As a parent and a teacher, I have been on both sides of the parent-teacher conference. Sometimes I have wondered whether we were discussing the same child. Most of the time, parents have listened intently as I pointed out their child's strengths and weaknesses. Occasionally I have had to deal with defensive parents and parents with unreasonable expectations.
Read the excellent article entitled Tips for Parents on Parent-Teacher Conferences on the National Education Association site. Against this backdrop, here are a few suggestions to help you have a successful parent-teacher conference.
This video offers an example of a parent-teacher conference.
You have to show up to have a successful meeting with your child's teacher. That sounds so obvious, doesn't it? I can clearly remember times when the parents with whom I wanted to meet were no shows. Perhaps there was a good reason why they missed their parent-teacher conference. However, in most of those cases, I don't recall receiving a phone call or a note explaining what happened. As soon as you receive your parent-teacher conference appointment, save it in your smartphone's calendar and Google calendar. If you cannot attend for some valid reason, text, or email your child's teacher as soon as possible. Ask to re-schedule the conference.
Arriving for the conference.
Arrive at the school at least 10 minutes early for your conference. If the conference before yours was canceled at the last minute or ends early, you will be on hand and ready
Montessori, Waldorf, and Reggio Emilia -inspired schools are three highly-regarded early education methods. Here are five facts about each method together with links and videos to additional materials which I have selected to enhance your research. Choosing the right school for your child is a process. Follow all the steps in that process and you will be rewarded with a good result. Cutting corners or waiting until the last minute will stress you out and not produce the intended results.
Five Facts about Montessori
Montessori is the name of a very popular approach for teaching preschool and primary age children. We'll explore the reasons for its popularity later. First, let's examine how Montessori got its start. As with many great movements, Montessori began with an idea and some theories put forth by one of those remarkable visionaries who dot the pages of history.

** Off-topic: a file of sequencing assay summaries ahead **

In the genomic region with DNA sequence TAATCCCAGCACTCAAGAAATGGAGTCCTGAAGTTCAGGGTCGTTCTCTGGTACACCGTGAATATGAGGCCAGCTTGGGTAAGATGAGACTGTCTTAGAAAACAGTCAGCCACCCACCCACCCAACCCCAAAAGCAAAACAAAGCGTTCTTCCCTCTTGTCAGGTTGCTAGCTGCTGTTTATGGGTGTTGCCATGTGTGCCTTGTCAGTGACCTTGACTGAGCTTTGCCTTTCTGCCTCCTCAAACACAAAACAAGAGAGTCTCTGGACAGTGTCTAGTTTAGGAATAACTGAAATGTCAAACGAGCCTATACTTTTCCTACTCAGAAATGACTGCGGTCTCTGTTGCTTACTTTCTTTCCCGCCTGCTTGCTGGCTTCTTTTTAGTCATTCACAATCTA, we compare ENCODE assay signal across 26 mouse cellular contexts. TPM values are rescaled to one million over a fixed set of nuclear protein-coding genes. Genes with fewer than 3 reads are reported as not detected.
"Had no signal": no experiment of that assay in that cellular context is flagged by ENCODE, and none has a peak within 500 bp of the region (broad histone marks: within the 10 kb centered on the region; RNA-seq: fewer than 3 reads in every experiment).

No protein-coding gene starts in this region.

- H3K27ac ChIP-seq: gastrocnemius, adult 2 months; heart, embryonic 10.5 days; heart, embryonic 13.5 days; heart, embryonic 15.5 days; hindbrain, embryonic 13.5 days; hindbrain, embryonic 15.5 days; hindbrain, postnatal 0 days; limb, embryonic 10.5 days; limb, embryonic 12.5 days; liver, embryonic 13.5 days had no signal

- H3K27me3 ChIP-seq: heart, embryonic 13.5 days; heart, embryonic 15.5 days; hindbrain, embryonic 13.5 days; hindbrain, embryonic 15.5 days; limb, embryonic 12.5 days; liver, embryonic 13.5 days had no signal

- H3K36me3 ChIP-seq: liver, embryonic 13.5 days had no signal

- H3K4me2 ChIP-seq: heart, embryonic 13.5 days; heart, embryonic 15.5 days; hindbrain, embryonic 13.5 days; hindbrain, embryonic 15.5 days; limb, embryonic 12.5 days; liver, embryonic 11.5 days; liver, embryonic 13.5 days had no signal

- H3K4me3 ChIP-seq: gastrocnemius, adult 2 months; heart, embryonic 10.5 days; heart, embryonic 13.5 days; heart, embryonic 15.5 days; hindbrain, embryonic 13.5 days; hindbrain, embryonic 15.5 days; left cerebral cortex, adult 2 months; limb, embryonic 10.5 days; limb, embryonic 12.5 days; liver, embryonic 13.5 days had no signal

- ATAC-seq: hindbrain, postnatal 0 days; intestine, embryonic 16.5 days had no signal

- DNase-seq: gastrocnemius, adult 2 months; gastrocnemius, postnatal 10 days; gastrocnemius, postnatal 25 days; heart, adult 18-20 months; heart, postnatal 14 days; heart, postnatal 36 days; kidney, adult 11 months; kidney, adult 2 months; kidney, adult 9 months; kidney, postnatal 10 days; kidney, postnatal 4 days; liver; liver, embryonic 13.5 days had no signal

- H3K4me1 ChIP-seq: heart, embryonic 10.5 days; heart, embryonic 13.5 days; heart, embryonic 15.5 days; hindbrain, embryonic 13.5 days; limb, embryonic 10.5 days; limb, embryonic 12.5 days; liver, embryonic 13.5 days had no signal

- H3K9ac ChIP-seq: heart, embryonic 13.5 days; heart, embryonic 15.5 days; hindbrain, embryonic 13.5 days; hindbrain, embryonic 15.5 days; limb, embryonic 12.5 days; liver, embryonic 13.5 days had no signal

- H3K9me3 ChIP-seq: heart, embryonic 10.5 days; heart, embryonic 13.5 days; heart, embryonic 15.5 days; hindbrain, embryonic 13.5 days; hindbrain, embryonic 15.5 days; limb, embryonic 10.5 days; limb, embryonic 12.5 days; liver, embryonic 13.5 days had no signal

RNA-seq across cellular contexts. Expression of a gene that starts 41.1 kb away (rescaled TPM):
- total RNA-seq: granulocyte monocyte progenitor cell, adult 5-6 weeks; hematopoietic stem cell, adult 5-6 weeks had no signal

Dr. Maria Montessori (1870-1952) was born and raised in Italy. She came from a family of modest means. Her father did not approve of his daughter's desire to be educated much less to become a doctor. Women didn't do such things back at the end of the 19th century. Despite the many obstacles which stood in her way Maria earned her degree from the University of Rome in 1896. Her specialty was pediatric medicine.
While Dr. Montessori was working towards her degree, she had studied and worked with mentally disabled children. She
For remediating learning gaps
Your child may have straight A's in English but struggle to achieve a B in Math. While one or two B's won't be a deal breaker at some schools, it won't help if your child is applying to very competitive schools. What to do? As soon as you discover that she has a problem with a core subject like mathematics or reading, do something about it. Tailor the solution to the situation. If a little extra help at her present school is all that is necessary, then go that route. If more drastic measures are required, then hire a tutor. We did that one summer, and it made all the difference in our daughter's comfort level with mathematics.
Children learn in different ways. So, be sure to observe how your child is being taught. That will guide you on what solution to seek. It's very important not to make your child feel like she is being punished or that she is a failure. Instead, you need to explain that core subjects are taught over many years. She needs to understand each level thoroughly before she advances to the next. Core subjects are the foundation on which